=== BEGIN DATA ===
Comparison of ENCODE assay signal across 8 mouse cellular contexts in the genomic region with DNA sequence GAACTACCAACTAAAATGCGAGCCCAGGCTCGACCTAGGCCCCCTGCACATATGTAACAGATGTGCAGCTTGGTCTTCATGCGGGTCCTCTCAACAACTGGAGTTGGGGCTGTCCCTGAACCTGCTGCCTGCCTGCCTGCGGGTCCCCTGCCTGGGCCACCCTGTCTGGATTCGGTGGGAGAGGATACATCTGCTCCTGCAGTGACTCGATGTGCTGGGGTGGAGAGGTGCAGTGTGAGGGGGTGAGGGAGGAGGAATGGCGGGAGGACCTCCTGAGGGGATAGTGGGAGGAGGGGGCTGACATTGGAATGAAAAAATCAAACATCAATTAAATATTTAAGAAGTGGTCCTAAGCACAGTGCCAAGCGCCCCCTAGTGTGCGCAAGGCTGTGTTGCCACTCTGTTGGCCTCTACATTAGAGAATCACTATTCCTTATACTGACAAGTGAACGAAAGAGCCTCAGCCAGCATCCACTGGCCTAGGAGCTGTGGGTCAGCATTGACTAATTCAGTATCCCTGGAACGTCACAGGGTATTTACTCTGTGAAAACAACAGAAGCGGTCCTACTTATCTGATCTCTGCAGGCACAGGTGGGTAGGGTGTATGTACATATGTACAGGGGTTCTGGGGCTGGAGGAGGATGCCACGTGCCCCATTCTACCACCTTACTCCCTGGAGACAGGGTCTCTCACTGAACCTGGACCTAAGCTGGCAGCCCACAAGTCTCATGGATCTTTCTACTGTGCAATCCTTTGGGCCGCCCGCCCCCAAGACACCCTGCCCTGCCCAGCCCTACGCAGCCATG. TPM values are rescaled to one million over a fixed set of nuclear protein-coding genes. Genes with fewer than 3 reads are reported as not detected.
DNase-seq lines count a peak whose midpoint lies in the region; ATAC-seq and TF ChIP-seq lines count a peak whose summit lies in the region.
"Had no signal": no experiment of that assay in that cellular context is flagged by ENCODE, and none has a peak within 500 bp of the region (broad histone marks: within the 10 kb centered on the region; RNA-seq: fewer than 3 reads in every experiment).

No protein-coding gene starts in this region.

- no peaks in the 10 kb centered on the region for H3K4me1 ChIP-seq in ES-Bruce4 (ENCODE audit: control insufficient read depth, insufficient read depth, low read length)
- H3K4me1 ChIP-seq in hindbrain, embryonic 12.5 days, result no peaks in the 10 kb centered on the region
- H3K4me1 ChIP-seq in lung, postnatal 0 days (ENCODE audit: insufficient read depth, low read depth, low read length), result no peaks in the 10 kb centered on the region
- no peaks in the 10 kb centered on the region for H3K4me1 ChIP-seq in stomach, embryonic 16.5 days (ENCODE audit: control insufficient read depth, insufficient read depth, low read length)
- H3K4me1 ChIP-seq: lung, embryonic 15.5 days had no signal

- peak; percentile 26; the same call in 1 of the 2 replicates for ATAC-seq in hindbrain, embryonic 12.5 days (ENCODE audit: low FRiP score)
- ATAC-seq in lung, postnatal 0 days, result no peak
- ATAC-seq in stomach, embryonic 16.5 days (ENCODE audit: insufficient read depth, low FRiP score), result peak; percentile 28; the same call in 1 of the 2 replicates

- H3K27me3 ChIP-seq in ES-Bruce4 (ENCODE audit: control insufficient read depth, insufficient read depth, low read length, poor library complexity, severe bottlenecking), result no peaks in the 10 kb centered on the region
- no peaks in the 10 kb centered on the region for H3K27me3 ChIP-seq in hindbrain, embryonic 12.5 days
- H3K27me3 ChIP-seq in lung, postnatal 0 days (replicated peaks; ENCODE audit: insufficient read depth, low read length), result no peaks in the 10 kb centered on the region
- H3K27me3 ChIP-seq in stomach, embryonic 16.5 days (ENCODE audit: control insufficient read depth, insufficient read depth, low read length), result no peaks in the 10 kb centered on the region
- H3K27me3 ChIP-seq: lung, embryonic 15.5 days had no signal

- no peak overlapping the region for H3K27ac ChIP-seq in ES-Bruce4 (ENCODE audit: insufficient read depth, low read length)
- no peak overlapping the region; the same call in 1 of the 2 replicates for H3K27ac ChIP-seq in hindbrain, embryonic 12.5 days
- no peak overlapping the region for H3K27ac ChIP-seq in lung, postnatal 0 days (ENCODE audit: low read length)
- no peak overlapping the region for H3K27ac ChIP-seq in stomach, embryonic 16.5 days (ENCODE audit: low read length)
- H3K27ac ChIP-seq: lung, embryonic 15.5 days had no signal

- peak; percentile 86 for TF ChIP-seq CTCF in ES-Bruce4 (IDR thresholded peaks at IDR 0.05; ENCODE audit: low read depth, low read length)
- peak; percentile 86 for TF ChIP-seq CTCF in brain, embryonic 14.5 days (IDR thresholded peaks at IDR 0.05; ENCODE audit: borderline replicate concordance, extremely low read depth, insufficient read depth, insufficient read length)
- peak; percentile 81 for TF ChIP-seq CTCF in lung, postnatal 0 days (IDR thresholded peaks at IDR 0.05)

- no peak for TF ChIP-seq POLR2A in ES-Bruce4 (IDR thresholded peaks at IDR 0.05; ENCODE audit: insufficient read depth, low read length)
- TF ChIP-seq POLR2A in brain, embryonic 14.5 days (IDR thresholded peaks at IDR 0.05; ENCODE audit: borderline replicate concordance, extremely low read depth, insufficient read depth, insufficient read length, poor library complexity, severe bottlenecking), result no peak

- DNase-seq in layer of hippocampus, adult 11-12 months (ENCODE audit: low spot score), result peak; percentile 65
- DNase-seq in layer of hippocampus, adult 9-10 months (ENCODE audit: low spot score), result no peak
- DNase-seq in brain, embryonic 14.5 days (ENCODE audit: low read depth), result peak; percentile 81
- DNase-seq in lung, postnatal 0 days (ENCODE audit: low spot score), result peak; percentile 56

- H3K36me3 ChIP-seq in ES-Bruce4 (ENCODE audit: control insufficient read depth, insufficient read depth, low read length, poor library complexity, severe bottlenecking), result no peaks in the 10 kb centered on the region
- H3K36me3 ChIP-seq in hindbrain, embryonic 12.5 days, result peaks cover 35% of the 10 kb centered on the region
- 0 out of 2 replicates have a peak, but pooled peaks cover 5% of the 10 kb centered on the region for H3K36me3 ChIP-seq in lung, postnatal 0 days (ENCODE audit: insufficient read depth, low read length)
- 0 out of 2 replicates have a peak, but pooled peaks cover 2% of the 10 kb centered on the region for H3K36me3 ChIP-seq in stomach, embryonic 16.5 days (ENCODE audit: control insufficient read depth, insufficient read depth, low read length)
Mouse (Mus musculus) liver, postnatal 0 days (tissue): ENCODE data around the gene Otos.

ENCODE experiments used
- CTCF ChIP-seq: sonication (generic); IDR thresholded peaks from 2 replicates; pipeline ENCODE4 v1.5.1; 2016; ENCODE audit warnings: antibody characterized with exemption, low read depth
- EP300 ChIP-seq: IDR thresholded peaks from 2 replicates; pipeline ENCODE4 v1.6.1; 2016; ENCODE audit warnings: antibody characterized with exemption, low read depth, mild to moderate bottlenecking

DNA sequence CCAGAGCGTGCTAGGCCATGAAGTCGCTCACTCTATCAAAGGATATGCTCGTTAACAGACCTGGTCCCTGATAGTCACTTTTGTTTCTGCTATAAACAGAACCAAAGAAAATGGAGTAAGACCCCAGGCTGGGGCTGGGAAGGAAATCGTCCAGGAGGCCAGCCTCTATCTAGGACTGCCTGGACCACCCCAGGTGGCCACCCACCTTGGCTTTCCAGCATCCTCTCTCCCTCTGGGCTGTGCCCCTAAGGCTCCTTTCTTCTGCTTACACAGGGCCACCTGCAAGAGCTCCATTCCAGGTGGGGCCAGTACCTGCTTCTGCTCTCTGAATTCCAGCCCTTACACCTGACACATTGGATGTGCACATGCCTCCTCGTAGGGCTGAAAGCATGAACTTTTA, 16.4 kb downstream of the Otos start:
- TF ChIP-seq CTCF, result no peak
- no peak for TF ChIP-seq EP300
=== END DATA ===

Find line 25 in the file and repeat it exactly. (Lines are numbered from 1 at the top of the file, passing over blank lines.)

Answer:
- peak; percentile 81 for TF ChIP-seq CTCF in lung, postnatal 0 days (IDR thresholded peaks at IDR 0.05)